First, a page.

• No plan in sight to quickly inoculate millions awaiting jabs • Booster shots for fully vaccinated ruled out in near future


While many countries of Europe and Americas are scrambling to deal with the challenges posed by the new variant of the COV- ID-19 pandemic known as Omicron, the Government of Nepal does not appear to be fully prepared to deal with the challenge, least of all vaccinate all of its citizens quickly.

To add to the obvious lack of clarity on the vaccination policy, a tussle of sorts has broken out within the health ministry between the political leadership and the bureaucracy on the critical issue of stockpiling vaccines to deal with the emerging health crisis.

As a result, while rest of the world is hastening with its vaccination and booster immunisation programmes, Nepal is still grappling with the tug of war between the two groups.

The country needs more than 50 million doses of COVID-19 vaccines for its estimated 31 million population, but as of now only 8,290,402 people have received both the doses of vaccines. A total of 9,543,408 people have received single dose of vaccines.

According to Assistant Spokesperson for the Ministry of Health and Population Samir Kumar Adhikari, the government has set a target of vaccinating 23,232,477 people above 12 years of age by mid-April.

Adhikari said the government had dwelt on providing booster shots to fully vaccinated people but had not reached any conclusion yet.

The government has also dwelt on vaccinating children bellow 12 years of age, but it wants to see the results of the inoculation of children below 12 years of age in other countries before starting their inoculation, Adhikari said.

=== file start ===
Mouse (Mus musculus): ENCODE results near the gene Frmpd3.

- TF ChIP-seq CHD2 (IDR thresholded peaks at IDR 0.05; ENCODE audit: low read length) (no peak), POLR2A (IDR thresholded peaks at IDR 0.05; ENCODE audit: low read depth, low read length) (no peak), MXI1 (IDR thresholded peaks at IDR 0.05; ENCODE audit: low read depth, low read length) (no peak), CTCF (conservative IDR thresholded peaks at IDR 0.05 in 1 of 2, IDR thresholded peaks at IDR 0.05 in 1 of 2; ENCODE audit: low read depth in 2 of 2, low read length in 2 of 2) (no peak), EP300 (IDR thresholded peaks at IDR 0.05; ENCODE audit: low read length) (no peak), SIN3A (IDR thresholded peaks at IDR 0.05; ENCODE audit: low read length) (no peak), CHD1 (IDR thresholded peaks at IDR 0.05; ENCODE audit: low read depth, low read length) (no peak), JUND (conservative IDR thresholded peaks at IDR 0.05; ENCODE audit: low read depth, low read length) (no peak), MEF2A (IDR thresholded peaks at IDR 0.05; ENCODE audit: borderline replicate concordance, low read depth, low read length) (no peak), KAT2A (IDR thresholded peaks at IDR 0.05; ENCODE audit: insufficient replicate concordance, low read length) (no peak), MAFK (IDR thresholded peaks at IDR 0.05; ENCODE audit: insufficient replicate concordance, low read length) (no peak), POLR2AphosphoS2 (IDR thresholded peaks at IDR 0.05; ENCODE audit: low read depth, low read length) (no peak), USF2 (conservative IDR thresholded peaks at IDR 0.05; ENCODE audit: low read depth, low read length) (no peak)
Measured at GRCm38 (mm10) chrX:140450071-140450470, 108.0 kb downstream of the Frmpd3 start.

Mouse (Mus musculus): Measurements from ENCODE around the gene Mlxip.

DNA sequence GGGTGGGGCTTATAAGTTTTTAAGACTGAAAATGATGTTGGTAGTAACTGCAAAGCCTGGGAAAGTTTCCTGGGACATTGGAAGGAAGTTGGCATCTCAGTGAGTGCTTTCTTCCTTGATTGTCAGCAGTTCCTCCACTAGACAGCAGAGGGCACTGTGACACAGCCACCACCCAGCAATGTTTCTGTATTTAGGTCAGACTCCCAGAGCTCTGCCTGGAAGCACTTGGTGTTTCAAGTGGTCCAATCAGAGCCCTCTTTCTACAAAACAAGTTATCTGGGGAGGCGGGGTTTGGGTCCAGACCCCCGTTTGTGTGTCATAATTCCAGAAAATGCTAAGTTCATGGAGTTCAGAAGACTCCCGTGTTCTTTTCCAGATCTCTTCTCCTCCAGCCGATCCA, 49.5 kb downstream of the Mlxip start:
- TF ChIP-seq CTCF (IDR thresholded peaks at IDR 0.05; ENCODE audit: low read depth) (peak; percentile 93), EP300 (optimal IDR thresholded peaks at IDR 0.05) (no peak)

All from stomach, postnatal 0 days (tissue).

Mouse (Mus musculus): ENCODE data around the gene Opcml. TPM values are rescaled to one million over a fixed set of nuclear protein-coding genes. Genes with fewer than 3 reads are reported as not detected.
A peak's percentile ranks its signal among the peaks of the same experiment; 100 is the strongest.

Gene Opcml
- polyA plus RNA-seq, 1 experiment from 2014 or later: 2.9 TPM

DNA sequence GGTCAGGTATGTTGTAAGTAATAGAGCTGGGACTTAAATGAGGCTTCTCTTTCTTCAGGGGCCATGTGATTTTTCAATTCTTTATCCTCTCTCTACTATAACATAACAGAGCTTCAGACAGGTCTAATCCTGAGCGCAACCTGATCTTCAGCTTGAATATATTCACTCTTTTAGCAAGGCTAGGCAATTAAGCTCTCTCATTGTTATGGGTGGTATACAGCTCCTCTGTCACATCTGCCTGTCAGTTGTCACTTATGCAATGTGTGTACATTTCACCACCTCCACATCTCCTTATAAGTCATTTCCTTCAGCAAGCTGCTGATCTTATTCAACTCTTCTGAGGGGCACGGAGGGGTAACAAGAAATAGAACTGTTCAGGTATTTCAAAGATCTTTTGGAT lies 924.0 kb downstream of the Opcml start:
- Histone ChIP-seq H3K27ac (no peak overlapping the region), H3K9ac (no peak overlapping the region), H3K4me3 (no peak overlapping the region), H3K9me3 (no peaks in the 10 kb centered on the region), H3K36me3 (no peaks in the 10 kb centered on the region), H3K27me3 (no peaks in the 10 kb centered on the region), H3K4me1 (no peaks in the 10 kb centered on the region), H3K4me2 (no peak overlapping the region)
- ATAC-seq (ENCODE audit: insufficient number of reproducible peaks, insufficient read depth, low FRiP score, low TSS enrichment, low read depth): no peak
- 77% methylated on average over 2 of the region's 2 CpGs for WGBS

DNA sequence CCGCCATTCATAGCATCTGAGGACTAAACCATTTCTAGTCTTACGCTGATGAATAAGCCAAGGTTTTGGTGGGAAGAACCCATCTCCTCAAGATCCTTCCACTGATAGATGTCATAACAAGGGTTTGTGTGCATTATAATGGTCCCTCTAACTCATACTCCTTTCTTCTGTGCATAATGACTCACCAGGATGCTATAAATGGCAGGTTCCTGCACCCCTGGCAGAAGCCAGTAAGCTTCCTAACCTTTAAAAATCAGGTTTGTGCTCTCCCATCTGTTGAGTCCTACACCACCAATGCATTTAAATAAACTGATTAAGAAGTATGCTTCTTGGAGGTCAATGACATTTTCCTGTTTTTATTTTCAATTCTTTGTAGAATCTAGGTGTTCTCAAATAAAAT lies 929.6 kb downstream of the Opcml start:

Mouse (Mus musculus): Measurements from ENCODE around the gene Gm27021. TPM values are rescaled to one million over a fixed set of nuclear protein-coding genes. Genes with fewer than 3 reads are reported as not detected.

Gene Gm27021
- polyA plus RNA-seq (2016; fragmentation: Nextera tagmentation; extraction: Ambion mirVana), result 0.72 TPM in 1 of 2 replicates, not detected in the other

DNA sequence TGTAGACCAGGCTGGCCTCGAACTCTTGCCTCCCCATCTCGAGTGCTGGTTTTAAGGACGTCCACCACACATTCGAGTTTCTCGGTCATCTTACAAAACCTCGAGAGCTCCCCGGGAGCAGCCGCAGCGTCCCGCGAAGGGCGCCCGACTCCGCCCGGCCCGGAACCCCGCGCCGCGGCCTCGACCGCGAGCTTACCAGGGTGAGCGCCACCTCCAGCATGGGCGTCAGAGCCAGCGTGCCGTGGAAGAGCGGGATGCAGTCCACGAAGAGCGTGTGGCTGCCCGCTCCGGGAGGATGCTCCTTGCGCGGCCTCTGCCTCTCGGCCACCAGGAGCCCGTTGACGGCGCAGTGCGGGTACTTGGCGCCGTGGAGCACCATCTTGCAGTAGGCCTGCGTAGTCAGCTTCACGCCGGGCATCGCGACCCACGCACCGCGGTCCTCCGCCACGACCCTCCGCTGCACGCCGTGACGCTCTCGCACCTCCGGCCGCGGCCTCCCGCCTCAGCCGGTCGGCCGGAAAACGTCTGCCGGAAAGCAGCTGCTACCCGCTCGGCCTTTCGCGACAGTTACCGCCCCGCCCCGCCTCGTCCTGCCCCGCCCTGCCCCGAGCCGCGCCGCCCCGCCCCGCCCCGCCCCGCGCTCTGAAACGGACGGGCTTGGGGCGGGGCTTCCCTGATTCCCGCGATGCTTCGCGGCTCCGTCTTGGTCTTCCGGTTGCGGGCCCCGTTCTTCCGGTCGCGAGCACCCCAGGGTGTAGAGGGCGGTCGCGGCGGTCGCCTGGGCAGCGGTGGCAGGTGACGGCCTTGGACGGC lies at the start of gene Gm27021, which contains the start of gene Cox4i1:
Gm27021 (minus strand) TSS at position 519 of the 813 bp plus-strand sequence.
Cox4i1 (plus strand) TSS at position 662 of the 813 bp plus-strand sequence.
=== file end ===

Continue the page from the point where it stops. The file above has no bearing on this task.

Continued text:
If Nepal has to inoculate all its population above 12 years of age and provide booster shots to fully vaccinated people, it will need more than 69 million vaccines.

That means Nepal needs to arrange millions of doses and that too within a short span of time to deal with the new variant of COVID-19.

Minister of Health and Population Birodh Khatiwada told The Himalayan Times that the country had already imported about 25 million doses of COV- ID-19 vaccine and 35 million doses of vaccine were in the pipeline. But there is no committed delivery schedules from any of the companies as well the Covax facility.

Khatiwada said the government was also trying to procure vaccines from multiple companies, including Serum Institute of India, as per its needs. He said the government had already received two million doses of COVID vaccines from Serum Institute of India and was in the process of ordering another five million doses directly from them this week.

"We have signed the non-disclosure agreement with them for procuring additional vaccines," he said.

However Adhikari disputed the minister's statement by asserting that no vaccine will be ordered from the Indian company directly. "There is no such move," he said.

Regarding the omicron crisis, Khatiwada said the government had not yet discussed the challenges posed by the new variant of COVID-19. He said the issue would soon be discussed in the COVID-19 Crisis Management Coordination Centre meeting and in the Cabinet.

Asked if the government was fully prepared to deal with the new variant of the pandemic, Khatiwada said the government had the stocks of COVID-19 vaccines and it was in a position to supply the required number of COVID-19 vaccines to any city or province as demanded by those provinces.

He said the government had placed order for 10 million doses of Moderna/Pfizer vaccines and the supplier company would make them available in one month.

Asked if the government had the capacity to provide booster shots to those who had already received the double dose of vaccine, he said, "First of all we want to provide vaccines to all citizens by mid-April and unless we do that, we cannot think of booster shots. Maybe we can think of providing booster shots to people once we provide double doses to all the population."

A version of this article appears in the print on November 29, 2021, of The Himalayan Times.